I like the album.  It’s got some cool musical stuff that clearly shows Relient K isn’t going to grow stale even after seven albums.  However, it also has some questionable lyrics at times.  It’s true that they are few, but few compared to none on previous albums is worrisome.  I’m concerned that they are becoming more like other artists; perhaps this is partially due to their use of co-writing.  If so, I hope that isn’t a mistake they make a second time.

Song-by-song Breakdown

1. Don’t Blink: This song probably sounds more like Relient K than anything else on the album.  It’s a really cool take on life comparable to “Forget and Not Slow Down.”  Some notable lyrics are “Don’t you blink or it’s gone/In another life who knows what we’d become?”  “Life is beautiful in you” and “Making plans and drawing maps/I plan to take the righteous path” 4/5

2. Boomerang: I really like this song musically, but not lyrically.  It describes a train-wreck of a relationship, with terms like “Our love is like a boomerang/Snap back snap back here we go again.”  It contains one of the more questionable lyrics on the record, with “Girl what was I thinking?/Girl what was I drinking?”  If this was a record by secular musicians I wouldn’t mark it as much as I have, but it’s a disappointing departure from previous Relient K song subjects. 1/5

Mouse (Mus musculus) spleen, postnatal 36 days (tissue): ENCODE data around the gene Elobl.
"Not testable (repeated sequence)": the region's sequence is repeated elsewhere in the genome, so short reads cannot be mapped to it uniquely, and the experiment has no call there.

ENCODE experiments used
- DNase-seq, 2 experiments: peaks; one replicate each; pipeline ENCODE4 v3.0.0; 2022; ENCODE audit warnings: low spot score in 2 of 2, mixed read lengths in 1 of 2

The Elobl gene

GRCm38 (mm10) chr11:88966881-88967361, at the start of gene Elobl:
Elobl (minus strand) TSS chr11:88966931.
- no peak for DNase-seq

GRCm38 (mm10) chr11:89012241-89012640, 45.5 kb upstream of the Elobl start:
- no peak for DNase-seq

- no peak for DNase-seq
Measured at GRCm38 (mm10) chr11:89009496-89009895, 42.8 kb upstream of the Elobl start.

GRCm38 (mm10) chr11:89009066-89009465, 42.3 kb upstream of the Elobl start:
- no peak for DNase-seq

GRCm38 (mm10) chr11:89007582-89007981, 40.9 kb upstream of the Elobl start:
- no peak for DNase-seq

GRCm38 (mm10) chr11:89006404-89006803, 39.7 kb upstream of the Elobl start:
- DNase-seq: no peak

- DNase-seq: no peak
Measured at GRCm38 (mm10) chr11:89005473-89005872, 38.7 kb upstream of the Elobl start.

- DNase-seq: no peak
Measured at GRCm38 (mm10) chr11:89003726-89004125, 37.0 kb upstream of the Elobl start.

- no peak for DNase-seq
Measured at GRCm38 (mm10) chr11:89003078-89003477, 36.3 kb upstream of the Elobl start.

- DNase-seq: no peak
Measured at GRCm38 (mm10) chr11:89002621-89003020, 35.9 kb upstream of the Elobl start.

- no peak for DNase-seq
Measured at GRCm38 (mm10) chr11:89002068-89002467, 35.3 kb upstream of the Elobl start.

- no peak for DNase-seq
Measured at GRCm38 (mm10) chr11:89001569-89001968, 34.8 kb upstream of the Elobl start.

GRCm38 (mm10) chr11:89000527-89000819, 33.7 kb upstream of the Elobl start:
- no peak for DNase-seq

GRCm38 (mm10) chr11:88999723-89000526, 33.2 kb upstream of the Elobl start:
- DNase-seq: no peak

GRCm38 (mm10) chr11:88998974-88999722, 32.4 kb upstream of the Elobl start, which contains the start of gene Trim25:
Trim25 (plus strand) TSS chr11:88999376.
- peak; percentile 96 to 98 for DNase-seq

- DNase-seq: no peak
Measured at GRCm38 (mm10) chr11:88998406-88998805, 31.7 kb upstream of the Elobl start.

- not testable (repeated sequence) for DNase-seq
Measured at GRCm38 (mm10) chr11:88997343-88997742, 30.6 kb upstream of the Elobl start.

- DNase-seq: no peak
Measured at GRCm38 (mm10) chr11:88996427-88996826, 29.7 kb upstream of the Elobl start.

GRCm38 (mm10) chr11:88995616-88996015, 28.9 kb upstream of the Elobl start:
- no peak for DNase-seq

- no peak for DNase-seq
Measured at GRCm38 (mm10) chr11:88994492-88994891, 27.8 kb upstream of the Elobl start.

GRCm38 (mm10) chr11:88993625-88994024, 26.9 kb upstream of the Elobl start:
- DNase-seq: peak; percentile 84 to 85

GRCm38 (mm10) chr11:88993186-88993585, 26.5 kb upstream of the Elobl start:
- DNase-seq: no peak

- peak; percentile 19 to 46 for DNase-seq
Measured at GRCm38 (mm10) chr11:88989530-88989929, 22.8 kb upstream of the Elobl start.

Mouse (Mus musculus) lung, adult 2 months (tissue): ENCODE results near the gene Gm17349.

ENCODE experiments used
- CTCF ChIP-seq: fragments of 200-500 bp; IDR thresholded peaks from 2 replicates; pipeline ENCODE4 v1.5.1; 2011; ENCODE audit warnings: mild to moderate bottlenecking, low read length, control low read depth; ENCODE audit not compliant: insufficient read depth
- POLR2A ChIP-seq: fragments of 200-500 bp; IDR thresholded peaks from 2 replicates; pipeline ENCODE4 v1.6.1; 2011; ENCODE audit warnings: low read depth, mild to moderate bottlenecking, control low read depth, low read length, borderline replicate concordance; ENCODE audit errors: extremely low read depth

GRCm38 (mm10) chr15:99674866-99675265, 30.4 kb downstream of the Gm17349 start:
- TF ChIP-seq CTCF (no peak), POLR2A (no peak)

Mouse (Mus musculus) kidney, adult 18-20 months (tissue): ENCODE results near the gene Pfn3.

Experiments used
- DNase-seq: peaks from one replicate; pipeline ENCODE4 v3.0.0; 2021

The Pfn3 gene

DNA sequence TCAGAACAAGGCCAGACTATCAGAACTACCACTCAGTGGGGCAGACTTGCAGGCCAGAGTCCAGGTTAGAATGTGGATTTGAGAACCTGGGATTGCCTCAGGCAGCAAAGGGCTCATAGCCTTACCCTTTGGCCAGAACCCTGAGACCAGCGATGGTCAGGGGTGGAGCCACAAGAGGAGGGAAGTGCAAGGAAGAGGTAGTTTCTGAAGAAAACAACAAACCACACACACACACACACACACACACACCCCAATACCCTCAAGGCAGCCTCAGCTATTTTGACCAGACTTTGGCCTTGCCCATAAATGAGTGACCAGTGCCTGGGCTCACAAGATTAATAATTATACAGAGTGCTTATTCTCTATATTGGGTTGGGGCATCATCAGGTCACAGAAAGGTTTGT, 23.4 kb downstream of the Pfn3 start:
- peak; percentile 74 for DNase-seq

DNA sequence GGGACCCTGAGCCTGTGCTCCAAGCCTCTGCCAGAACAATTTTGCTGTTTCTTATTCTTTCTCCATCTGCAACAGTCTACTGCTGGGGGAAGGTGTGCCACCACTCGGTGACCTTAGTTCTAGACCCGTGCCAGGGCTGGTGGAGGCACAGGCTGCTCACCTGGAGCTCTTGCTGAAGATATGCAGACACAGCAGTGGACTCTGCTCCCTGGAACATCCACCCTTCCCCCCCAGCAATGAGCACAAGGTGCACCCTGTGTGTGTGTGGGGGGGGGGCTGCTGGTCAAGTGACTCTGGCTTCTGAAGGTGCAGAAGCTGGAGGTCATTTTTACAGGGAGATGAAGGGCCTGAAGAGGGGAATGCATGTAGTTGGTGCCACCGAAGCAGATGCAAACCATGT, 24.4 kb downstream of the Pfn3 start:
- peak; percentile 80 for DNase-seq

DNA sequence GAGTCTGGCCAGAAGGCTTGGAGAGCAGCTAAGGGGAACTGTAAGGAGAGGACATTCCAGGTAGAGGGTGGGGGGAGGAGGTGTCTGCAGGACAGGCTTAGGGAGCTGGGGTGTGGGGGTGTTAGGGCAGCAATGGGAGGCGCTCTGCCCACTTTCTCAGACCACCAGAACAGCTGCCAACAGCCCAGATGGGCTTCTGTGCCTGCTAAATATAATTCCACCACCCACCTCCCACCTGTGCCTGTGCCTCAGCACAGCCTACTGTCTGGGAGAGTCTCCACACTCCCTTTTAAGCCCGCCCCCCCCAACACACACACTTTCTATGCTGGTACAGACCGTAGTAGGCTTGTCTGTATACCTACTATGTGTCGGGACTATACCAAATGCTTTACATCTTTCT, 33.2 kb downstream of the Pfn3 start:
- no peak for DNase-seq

3. Lost Boy : This one is really groovy.  At this point, I’m really liking the Thiessen’s falsetto, as well as the whistling.  It’s a description of a boy in less than desirable circumstances previously (“I was with women I didn’t know”) who found love (“One look from your eyes and I knew that it was right this time”).  Though not the best song on the record, it’s still pretty strong. 4/5